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The Red Sox’ chances of making the playoffs just got a whole lot better

Andrew Benintendi during the 2018 World Series against the Dodgers.
Andrew Benintendi during the 2018 World Series against the Dodgers.Jim Davis

Without stepping on the field, the Red Sox got a lot closer to being a playoff-caliber team Thursday.

Major League Baseball and the Players Association agreed Thursday, just before the first pitch of the season, to expand the playoff field from 10 to 16 teams. That is a considerable alteration to the postseason hopes of teams, with the compressed season now far more forgiving of mediocrity.

In a typical season, each league has five playoff teams, three division winners and two wild cards. The wild cards play a single game to advance to the four-team Division Series round.

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This year, each league will have eight playoff teams: the three division winners and three second-place teams as well as two wild-card teams. All playoff qualifiers will take part in a best-of-three round, with all three games to be played in the home park of the higher seed.

In the event that two or more teams are tied either for the second spot in the division or the second wild-card spot, there won’t be any tiebreaker games. Instead, a host of NFL-style tiebreakers will resolve the ties: head-to-head record if applicable, then division record, then the last 20 division games, then the last 21 division games, then the last 22 division games, etc., until the tie is broken.

If 2019 is any indication, that format lowers the bar considerably for what it will take to qualify for the playoffs. Baseball-Reference.com’s Streak Finder allows a comparison of team performances over every 60-game stretch of the season (i.e. Games 1-60, 2-62 … 103-162).

In the 103 distinct 60-game stretches of 2019, the average cutoff to qualify for the playoffs in a 10-team field was 34.4 wins in the American League and 33.2 wins in the National League. Over those 60-game stretches, the worst record that would have qualified for the playoffs out of the AL was 32-28 (.533), while there would have been instances of 30-30 teams reaching the postseason in the NL.

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The addition of six more teams into the postseason drops the standard for qualifying quite a bit. Under the 16-team format, the last seed in the AL would have required, on average, 29.8 wins; the last NL seed would have been claimed, on average, by teams with 30.1 wins.

On one hand, the expanded field decreases the likelihood that a bad start will doom a very good team. Under the 10-team format, the 2019 Nationals — who overcame a brutal start to surge into a wild card spot and then won the World Series — would have missed the playoffs in roughly 25 percent of last season’s 60-game stretches. Under the 16-team format, they would have missed the playoffs in roughly 15 percent.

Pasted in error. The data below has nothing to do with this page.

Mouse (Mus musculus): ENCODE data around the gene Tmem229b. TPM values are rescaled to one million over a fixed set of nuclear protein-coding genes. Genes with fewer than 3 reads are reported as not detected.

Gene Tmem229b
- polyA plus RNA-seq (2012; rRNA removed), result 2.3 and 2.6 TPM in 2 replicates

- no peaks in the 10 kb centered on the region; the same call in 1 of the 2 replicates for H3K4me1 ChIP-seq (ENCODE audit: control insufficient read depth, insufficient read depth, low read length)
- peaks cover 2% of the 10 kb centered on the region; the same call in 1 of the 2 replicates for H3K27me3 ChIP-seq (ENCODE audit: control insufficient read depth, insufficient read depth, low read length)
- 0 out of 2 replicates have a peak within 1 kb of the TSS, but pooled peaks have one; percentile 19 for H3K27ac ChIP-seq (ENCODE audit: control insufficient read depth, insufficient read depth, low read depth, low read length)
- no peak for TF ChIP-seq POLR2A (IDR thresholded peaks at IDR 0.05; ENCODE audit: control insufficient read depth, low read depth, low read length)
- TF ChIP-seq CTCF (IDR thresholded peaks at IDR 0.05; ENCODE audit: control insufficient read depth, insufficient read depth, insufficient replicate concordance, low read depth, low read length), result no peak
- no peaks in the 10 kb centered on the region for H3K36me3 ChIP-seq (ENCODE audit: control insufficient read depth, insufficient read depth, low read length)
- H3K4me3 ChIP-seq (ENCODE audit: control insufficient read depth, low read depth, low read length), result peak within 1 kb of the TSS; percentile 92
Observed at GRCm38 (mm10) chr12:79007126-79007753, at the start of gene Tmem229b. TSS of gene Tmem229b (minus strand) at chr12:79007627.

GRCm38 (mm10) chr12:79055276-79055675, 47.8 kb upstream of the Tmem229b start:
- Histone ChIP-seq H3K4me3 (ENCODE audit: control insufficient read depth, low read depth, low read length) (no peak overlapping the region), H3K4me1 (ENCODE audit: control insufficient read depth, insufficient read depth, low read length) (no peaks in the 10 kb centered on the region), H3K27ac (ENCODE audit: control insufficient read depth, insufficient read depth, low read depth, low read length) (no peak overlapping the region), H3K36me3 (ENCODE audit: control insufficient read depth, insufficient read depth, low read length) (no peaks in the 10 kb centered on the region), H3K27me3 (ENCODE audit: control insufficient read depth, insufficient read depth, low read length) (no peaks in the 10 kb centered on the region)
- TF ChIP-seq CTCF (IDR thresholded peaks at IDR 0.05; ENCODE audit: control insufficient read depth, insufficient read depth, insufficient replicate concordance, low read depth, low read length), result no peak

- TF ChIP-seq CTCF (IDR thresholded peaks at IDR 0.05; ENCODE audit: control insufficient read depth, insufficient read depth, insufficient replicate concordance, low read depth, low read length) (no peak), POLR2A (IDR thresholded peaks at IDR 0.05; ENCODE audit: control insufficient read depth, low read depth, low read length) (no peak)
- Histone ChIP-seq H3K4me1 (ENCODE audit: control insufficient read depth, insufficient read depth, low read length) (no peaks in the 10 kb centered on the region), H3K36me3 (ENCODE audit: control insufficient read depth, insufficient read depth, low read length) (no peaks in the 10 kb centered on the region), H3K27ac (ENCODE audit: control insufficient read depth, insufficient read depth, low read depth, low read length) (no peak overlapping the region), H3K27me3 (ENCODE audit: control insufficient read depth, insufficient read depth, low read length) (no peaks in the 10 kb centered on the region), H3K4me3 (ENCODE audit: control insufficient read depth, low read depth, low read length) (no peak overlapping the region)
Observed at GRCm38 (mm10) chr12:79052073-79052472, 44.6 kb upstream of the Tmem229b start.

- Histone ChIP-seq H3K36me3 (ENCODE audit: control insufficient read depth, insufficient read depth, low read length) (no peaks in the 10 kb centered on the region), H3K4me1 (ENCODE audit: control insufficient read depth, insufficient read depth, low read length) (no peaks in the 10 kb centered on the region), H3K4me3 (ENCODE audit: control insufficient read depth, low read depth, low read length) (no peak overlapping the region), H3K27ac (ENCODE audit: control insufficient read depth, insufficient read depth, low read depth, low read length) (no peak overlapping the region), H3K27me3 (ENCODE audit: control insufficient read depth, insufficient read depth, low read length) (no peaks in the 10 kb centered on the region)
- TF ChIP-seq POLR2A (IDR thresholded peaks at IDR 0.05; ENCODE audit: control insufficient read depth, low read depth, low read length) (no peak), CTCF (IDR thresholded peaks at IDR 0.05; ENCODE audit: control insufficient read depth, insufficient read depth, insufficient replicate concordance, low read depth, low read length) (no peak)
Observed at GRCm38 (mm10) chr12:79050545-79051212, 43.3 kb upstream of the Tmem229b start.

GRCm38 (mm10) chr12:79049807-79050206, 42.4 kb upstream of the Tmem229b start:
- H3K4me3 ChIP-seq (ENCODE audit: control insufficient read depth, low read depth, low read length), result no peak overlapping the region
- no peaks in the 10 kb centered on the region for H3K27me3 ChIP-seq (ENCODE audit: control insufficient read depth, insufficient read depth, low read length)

Under the 10-team playoff field, last year’s Red Sox (84-78) would have made the playoffs in 30.1 percent of the season’s 60-game stretches while tying for the second wild-card spot 16.5 percent of the time. Under the 16-team format, they’d have made the playoffs 97.1 percent of the time, and tied for the second wild-card spot in the other 2.9 percent of stretches.

Unsurprisingly, with more than half of MLB’s 30 teams in the playoff pool, teams that played .500 ball or better over the course of the full season had strong odds of making the postseason. Every team that finished 2019 with a record of .500 or better would have qualified for the expanded playoffs in at least half of the season’s 60-game stretches.

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But while such a format protects good teams, it also could reward some very bad teams. The Royals (59-103) and Blue Jays (67-95), for instance, went 26-34 over one late-season 60-game stretch, a performance that tied them for what would have been the eighth seed in the AL. In another 60-game stretch, the Royals tied with the Angels (72-90) for the eighth seed with a 25-35 performance.

Some 60-game stretches would have generated considerable drama and tiebreaker chaos, though with a somewhat uninspired race to the bottom seed. Games 50-109 of last season, for instance, would have yielded five clear playoff teams (Washington, Atlanta, the Dodgers, Giants, and Cardinals) and six teams — including three in the NL Central — tied at 29 wins.

Lost in such scenarios is the possibility of outstanding teams slugging it out in a race for a postseason spot. Under the 10-team format, there were instances where a team needed to go at least 38-22 (.633) in order to qualify for the playoffs in a 60-game stretch. Under the 16-team format, the highest cutoff point by a second wild-card team was more modest — and more broadly attainable — at 33-27 (.550).

In other words, excellence is no longer a prerequisite for the postseason in 2020. Assuming that this most unusual of seasons proves capable of being played to its conclusion, the door to October has been opened to teams that aspire to baseball’s broad middle in the regular season — and who will then have a chance to upend everything once the playoffs commence.

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What will it take? A look at 2019 postseason qualification based on the 103 different stretches of 60 regular season games.
10-TEAM PLAYOFF FIELD AL NL
Average wins of lowest playoff seed 34.4 33.2
Maximum wins of lowest playoff seed 38 38
Minimum wins of lowest playoff seed 32 30
16-TEAM PLAYOFF FIELD AL NL
Average wins of lowest playoff seed 29.8 30.1
Maximum wins of lowest playoff seed 33 33
Minimum wins of lowest playoff seed 25 28
SOURCE: Compiled by Alex Speier from Baseball-Reference.com

Alex Speier can be reached at alex.speier@globe.com. Follow him on twitter at @alexspeier.